The Importance of Knowing Your Family Health History

family health historyOur genes determine the color of our hair and eyes, whether we are tall or short, and even some of our mannerisms. Along with our looks and the way we act, we can also inherit a greater risk for developing certain diseases. This is why knowing your family health history is so crucial not only to staying healthy yourself, but also protecting your children and future generations to come.

Family History and Your Health

When you take the time to do a bit of research on your family medical history, you’ll be able to assess your risk for certain illnesses or chronic conditions. While it’s not possible to change our genes and whether we are more susceptible to diseases because of family history, once you know what you’re more at risk for you can start making necessary lifestyle changes to reduce some of that risk.

Knowing your family health history can also help determine if you should consider genetic testing for certain diseases. Plus, you might identify conditions that might not have been previously considered during a routine health evaluation. You might also be able to tell if other members of your family may also be at risk, and find out how likely it is that you passed on these risks to your children. Some of the most common conditions that are passed down through the generations are heart disease, diabetes, cancer, high blood pressure and asthma.

Family Health History Research Tips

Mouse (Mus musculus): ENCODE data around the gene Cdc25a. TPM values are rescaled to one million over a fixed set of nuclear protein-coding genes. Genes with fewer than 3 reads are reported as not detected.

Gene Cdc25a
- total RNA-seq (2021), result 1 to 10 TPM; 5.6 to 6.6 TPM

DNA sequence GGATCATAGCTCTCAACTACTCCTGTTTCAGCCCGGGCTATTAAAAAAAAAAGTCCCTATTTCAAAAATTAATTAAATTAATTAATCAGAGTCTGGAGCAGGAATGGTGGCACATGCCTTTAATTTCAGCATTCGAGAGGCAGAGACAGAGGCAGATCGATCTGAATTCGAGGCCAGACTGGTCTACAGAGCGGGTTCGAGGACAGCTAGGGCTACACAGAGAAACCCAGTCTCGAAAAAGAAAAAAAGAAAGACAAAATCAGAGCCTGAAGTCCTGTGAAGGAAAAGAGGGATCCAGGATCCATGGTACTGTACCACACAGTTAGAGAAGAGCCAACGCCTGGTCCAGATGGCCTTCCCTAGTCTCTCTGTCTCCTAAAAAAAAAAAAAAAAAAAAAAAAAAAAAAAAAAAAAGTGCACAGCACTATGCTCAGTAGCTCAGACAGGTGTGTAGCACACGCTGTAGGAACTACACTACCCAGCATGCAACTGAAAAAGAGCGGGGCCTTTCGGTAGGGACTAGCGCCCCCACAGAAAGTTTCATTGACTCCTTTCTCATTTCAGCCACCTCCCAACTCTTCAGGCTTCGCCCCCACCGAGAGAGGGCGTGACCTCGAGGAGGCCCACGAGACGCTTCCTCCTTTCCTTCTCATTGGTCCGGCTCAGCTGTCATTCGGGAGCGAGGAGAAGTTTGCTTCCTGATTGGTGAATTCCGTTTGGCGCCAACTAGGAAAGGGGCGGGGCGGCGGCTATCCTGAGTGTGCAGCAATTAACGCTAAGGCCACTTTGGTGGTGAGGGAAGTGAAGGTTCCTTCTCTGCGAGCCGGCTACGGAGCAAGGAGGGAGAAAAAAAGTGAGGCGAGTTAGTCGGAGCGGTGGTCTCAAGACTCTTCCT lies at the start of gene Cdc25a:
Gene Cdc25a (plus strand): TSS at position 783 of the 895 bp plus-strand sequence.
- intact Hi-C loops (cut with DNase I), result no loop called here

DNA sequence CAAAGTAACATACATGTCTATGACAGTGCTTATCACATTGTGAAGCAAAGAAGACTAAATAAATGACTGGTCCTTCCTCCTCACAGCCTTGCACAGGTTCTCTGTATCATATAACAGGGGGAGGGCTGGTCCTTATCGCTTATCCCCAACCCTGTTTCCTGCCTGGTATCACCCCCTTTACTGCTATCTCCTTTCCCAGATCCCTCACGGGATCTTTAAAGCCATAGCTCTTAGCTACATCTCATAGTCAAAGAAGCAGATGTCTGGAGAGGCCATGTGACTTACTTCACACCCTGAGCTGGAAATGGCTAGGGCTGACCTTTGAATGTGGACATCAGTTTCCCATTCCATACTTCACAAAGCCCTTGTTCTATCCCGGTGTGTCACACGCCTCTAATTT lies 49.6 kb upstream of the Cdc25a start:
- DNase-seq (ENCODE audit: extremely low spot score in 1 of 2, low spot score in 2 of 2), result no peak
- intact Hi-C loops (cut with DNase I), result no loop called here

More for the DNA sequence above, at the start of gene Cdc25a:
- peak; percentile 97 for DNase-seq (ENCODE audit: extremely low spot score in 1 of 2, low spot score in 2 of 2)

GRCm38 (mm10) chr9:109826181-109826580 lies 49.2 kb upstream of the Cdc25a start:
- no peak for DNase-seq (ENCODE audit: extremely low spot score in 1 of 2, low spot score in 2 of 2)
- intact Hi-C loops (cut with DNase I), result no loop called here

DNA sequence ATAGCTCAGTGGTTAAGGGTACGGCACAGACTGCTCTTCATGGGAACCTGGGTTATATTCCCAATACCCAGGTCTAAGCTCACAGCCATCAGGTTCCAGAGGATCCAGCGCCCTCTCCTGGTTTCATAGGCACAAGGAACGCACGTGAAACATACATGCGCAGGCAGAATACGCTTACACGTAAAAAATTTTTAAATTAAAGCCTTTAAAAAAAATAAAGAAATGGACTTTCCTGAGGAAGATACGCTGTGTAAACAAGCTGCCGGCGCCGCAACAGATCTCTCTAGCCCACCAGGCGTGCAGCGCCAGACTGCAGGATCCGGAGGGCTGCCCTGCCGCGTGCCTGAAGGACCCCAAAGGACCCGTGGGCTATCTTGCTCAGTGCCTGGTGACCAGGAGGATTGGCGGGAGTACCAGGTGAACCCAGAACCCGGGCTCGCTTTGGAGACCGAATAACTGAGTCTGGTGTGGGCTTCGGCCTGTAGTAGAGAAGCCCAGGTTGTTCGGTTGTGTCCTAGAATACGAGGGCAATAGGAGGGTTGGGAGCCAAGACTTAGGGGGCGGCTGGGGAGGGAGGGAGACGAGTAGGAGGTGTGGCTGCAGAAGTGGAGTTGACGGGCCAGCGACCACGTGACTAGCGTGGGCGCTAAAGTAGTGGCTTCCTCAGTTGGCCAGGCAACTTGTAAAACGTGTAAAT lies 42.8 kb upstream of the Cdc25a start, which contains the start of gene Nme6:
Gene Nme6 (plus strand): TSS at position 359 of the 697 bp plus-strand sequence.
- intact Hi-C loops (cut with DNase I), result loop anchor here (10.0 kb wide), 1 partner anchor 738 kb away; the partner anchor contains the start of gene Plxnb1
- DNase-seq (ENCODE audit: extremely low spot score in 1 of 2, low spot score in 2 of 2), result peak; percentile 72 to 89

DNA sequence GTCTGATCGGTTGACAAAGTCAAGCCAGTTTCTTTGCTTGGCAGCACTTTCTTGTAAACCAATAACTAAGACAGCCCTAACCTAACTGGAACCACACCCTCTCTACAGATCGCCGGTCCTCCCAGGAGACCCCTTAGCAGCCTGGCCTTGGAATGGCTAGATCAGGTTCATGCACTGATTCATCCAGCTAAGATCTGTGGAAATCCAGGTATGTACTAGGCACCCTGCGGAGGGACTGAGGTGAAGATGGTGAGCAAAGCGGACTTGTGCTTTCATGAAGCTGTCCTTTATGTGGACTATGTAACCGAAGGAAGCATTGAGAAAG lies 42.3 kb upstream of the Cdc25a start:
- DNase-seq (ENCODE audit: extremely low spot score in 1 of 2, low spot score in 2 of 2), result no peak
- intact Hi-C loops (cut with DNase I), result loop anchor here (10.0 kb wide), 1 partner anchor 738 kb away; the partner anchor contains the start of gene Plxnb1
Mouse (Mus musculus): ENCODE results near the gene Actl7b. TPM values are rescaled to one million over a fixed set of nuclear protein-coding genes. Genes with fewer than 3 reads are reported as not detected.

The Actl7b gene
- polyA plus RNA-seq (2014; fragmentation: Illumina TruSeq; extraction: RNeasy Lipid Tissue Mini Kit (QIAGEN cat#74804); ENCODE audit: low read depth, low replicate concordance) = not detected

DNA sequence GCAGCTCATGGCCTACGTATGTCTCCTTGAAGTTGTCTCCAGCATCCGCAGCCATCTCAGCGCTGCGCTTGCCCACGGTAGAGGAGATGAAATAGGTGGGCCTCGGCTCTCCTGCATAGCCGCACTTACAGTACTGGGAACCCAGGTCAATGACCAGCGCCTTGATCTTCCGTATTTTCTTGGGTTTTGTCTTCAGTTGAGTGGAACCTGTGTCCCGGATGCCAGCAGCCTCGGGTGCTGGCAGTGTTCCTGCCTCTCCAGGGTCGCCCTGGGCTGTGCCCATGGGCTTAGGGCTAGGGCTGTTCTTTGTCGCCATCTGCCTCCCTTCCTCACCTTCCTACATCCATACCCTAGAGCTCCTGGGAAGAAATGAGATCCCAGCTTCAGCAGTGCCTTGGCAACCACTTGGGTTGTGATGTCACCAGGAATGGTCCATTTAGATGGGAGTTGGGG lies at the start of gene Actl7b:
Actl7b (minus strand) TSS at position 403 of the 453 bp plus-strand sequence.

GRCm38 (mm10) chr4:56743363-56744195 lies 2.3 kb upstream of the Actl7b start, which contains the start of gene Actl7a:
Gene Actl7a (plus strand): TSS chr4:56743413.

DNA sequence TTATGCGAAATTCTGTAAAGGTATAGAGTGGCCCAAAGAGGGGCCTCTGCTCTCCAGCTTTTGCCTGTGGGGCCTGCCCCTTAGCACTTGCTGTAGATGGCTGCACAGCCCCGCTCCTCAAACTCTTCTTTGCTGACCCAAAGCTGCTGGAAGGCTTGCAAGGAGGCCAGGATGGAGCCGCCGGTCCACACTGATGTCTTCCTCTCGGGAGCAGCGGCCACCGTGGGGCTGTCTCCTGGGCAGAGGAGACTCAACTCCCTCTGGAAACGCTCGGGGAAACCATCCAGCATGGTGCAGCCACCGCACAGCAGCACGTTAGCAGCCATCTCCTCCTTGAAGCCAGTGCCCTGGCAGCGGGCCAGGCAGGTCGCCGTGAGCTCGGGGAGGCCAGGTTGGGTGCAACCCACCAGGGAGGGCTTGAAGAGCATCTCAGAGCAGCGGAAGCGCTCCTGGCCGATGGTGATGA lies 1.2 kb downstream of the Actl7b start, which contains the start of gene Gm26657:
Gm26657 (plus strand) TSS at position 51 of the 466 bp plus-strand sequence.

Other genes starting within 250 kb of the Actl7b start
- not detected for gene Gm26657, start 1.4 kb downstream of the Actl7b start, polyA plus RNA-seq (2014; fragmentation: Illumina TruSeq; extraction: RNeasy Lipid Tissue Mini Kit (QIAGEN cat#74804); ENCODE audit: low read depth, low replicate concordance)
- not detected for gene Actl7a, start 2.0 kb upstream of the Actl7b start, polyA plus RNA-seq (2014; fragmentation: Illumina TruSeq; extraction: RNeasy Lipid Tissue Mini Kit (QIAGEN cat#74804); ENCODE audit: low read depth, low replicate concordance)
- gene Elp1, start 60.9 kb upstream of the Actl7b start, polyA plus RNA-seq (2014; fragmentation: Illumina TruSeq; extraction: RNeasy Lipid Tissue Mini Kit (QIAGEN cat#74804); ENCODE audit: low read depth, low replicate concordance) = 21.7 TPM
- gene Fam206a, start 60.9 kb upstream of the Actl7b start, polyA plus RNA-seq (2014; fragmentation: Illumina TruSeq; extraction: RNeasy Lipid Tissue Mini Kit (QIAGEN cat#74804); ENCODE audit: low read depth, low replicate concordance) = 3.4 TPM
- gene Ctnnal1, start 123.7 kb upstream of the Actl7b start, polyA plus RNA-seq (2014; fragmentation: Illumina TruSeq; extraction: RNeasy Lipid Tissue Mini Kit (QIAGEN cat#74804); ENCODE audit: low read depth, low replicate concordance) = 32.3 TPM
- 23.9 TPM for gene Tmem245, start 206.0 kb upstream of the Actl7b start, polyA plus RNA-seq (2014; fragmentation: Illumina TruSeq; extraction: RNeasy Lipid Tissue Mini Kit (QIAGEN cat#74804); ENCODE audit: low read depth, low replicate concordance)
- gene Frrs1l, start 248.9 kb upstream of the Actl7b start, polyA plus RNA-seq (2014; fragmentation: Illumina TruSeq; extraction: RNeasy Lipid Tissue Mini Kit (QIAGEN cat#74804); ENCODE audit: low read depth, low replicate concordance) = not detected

Documenting your family health history is an important project to tackle. While it’s not a sure prediction for your future, knowing the chances you might be more prone to some diseases can provide an opportunity for early prevention and leading a healthier lifestyle to reduce some of your risk.

If you’re wondering how to start researching your family health history, here are a few tips to keep in mind:

  • Ask questions. The first step is to talk to your family members. Find out if they have any chronic conditions you should be aware of and ask about their lifestyle habits. You need to know if the way they lived their lives increased their risks. Were they smokers? Heavy drinkers? Did they exercise regularly? If they do have some diseases, find out how old they were when they were diagnosed.
  • Document everything. Keep a notebook of your research findings. This way, you can share the information with other family members, too. Record things like your family members’ current ages, medical conditions and the age at which they were diagnosed.
  • Share information with your doctor. Along with sharing your research with your family, you should also make a copy to give to your physician and other healthcare providers as needed. Your doctor can assess your risk for the same diseases and recommend changes to your lifestyle.
  • Get screening tests. Based on your risk, your doctor may also recommend certain screening tests for early detection. These tests can help you start any necessary treatment plans as soon as possible.
  • Pay close attention to your own health. At the very least, once you know what certain conditions are part of your family health history, pay attention to your own health and note any symptoms that start to seem out of the ordinary.

Knowing your family health history is key to your overall wellness and living a longer, healthier life.

For more information about American Senior Communities, please visit www.ASCSeniorCare.com.

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